Mindy Smith's Cincinnati connection
Although Mindy Smith spent some time in Cincinnati — and joined her first band while there — one gets a sense that it was not exactly a memorable part of the native Long Islander’s life. For one thing, she was recovering from the death of her mother, her musical idol and inspiration.
“She had the most beautiful voice I’ve ever heard,” said Smith, who was 19 when her mother died of cancer. “She had the ability to touch people, to move mountains with her voice. If I learned anything from her, it’s to put all of your emotion into your performance.”
So she found herself enrolled at Cincinnati Bible College.
“I went there because I had some friends who went there,” she said. “I was a lousy student, but I needed to get out of New York. I tried to do a band-thing, but that only lasted about two months. It was fun, but...”
After dropping out, she re joined her father, who had relocated to Nashville, and that’s where she found her voice and her instrument.
“That was my version of college,” she said, “learning how to write. I started out singing them a capella, but realized I needed to learn how to play guitar to accompany myself. But I felt like that’s what I was meant to do: Write original songs.”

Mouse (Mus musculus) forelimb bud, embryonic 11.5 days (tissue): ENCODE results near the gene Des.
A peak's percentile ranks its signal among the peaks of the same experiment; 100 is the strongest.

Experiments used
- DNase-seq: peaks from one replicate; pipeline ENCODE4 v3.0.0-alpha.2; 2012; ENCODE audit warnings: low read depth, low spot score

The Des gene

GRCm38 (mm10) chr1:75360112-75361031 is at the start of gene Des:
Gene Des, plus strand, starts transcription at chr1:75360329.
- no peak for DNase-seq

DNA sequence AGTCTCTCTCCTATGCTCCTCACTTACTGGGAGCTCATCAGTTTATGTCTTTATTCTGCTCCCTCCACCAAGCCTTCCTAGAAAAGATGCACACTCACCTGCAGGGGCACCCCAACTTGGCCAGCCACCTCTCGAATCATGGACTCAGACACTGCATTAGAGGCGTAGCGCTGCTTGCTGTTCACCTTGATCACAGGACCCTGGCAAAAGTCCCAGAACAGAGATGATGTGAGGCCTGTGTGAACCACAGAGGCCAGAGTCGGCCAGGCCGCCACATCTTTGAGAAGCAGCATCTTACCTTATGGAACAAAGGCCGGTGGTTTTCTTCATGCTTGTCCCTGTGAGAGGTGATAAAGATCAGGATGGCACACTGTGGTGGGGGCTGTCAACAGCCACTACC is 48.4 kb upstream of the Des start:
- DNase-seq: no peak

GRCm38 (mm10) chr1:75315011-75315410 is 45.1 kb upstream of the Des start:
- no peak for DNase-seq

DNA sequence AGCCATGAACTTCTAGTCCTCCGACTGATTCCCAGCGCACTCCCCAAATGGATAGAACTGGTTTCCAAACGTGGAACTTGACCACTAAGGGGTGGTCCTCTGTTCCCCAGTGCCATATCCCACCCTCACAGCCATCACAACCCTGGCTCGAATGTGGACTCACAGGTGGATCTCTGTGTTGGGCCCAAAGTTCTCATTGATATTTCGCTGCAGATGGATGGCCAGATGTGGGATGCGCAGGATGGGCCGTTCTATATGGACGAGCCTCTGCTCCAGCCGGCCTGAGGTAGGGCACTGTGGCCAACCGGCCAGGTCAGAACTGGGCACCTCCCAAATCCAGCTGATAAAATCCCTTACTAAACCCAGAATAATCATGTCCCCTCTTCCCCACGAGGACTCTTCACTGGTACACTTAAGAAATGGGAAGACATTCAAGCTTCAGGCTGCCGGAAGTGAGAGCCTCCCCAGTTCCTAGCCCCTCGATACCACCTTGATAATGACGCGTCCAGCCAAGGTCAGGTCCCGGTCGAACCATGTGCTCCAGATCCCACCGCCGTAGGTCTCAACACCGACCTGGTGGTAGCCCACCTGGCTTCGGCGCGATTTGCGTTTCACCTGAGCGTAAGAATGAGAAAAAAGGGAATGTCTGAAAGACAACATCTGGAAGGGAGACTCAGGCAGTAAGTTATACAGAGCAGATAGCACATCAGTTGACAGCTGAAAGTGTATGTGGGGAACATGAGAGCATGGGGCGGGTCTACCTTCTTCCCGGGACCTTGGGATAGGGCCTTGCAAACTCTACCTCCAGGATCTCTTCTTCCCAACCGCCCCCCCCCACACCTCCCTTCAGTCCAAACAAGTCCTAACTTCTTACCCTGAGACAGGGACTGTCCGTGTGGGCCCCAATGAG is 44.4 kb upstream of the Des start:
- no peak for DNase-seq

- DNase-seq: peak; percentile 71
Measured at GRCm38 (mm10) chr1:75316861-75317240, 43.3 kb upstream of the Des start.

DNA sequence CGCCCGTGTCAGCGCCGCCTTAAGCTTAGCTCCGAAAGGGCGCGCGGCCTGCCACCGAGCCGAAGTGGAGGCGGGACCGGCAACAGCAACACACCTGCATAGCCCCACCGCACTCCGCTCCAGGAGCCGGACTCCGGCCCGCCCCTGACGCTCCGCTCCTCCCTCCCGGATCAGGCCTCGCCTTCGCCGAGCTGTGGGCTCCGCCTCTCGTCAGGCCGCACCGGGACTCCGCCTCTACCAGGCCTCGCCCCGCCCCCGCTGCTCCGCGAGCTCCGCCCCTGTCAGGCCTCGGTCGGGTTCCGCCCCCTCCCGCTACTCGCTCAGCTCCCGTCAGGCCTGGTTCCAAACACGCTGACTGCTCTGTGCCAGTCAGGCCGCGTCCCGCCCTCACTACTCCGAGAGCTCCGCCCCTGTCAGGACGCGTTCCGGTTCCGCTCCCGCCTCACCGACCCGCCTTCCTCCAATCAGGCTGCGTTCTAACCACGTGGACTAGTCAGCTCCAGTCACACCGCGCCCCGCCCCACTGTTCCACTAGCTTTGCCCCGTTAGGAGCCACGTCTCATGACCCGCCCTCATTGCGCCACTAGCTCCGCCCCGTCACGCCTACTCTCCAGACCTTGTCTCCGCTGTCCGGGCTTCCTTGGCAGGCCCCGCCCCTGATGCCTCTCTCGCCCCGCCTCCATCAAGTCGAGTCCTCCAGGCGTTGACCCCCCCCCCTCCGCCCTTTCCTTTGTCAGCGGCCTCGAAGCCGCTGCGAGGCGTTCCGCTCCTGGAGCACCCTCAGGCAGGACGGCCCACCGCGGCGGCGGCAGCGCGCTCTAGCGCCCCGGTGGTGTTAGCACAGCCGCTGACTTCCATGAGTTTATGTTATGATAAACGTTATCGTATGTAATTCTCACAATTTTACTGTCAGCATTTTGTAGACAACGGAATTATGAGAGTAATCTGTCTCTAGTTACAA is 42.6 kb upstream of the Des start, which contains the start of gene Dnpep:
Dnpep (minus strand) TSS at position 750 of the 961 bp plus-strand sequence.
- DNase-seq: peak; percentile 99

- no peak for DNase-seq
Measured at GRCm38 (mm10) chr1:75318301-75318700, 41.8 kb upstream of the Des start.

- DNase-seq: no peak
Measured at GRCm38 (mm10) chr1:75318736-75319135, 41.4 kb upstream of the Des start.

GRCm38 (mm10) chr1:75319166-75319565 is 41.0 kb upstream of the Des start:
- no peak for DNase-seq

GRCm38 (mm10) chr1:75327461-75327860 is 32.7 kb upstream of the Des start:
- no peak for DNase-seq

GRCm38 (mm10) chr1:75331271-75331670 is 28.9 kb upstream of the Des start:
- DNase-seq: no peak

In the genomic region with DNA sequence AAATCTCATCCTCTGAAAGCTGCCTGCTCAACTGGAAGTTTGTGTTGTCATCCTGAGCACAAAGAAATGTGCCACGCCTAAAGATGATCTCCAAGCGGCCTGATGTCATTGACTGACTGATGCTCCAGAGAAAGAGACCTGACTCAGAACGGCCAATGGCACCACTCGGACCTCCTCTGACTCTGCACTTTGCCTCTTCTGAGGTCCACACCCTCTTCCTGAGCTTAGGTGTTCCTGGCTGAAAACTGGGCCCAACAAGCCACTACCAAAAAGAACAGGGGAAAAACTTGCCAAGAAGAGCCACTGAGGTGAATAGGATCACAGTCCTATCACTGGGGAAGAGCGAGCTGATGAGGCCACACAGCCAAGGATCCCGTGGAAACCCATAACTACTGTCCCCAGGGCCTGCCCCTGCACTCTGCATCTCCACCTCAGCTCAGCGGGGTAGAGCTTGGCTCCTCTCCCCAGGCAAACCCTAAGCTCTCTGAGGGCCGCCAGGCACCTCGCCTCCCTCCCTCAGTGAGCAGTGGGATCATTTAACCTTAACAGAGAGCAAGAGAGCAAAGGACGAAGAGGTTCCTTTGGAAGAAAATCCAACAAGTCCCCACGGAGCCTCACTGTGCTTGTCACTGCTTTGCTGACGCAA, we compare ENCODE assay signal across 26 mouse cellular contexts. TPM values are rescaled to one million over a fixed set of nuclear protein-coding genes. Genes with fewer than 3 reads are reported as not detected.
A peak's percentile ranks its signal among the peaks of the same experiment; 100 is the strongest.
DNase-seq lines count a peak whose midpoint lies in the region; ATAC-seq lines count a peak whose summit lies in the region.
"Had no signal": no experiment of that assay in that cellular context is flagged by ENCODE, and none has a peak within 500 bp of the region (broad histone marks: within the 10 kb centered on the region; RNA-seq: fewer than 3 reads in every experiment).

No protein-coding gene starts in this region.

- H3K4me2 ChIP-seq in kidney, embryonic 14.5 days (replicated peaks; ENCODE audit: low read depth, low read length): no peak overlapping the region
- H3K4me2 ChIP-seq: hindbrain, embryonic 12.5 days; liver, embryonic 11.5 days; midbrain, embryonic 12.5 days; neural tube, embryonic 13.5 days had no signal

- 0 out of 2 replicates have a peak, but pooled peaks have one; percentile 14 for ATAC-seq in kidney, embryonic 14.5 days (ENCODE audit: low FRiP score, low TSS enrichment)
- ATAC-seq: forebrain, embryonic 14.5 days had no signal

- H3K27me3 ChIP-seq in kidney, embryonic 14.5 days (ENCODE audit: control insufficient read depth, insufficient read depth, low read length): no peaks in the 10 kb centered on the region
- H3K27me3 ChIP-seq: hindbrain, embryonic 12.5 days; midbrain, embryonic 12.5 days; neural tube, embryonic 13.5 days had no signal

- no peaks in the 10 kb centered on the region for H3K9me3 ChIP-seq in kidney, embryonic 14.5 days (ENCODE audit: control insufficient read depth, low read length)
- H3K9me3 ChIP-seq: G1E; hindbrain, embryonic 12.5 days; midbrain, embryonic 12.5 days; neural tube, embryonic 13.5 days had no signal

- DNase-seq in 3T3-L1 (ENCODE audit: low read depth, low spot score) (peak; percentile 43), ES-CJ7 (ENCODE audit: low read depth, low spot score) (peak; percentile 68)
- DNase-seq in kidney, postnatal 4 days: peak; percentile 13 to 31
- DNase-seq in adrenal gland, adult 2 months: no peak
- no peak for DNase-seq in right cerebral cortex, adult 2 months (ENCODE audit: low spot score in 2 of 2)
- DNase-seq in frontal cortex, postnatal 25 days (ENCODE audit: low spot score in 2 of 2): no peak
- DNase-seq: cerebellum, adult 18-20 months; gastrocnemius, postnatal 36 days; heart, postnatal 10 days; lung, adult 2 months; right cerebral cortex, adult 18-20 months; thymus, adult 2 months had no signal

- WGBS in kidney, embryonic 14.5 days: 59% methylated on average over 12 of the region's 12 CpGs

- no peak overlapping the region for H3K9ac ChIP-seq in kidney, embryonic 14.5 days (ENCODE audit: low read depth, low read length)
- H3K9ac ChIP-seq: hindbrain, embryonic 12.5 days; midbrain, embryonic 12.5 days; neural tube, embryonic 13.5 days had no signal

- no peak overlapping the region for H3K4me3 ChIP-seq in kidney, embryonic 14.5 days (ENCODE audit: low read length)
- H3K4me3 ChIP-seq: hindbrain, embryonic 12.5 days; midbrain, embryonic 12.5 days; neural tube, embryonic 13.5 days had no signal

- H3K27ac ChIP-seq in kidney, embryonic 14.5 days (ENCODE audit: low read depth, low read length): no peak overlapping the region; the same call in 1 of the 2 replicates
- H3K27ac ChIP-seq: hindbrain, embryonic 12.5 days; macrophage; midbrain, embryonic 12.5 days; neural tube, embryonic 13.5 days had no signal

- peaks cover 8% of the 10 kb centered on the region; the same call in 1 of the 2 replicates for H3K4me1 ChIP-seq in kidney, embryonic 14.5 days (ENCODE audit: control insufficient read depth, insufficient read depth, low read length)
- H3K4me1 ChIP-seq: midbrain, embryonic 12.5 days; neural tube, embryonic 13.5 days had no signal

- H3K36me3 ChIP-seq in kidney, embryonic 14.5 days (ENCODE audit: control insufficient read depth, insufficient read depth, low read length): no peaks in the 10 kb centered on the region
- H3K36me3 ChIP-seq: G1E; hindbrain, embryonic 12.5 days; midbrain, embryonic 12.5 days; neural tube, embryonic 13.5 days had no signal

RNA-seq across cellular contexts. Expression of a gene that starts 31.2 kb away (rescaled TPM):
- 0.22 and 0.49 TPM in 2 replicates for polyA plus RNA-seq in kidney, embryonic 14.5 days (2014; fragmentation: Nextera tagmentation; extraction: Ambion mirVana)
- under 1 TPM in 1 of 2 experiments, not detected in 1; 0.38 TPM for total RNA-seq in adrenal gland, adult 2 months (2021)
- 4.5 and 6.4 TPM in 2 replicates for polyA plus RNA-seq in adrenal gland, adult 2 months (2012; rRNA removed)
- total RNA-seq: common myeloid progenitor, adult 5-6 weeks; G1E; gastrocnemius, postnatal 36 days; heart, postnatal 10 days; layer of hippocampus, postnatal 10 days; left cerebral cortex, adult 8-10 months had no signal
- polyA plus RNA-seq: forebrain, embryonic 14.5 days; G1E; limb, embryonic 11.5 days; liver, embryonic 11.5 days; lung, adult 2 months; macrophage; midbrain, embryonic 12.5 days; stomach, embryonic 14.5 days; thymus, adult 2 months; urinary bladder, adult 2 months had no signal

Smith got to work on her career, going to songwriters showcases and open mics nearly every night. Winning the Tin Pan South writer’s contest in 2000 led to a staff position at Yellow Dog Music. The company allowed her to earn a living writing songs for others while she made demos and generated a buzz that earned her an appearance with Lee Ann Womack at South By Southwest and as the only unsigned artist on the Dolly Parton tribute CD, “Just Because I’m a Woman.” She was singled out by Parton herself for that project.
She’s still on the road for her 2007 album “Long Island Shores,” her second, playing solo acoustic sets.
“That’s really the way I like to do things,” she said. “That’s how I started out, so I’m quite comfortable out there alone.”